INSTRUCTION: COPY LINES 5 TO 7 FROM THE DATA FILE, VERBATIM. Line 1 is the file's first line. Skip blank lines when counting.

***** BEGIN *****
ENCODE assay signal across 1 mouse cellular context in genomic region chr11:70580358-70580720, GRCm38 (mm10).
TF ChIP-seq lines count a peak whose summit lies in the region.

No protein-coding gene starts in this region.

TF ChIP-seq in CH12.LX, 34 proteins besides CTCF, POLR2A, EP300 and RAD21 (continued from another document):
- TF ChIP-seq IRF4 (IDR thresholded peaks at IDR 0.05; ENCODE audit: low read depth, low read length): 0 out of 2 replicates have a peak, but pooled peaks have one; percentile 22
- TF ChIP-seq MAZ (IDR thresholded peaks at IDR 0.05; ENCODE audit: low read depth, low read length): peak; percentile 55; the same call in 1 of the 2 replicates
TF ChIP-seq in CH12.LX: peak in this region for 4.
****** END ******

- TF ChIP-seq IRF4 (IDR thresholded peaks at IDR 0.05; ENCODE audit: low read depth, low read length): 0 out of 2 replicates have a peak, but pooled peaks have one; percentile 22
- TF ChIP-seq MAZ (IDR thresholded peaks at IDR 0.05; ENCODE audit: low read depth, low read length): peak; percentile 55; the same call in 1 of the 2 replicates
TF ChIP-seq in CH12.LX: peak in this region for 4.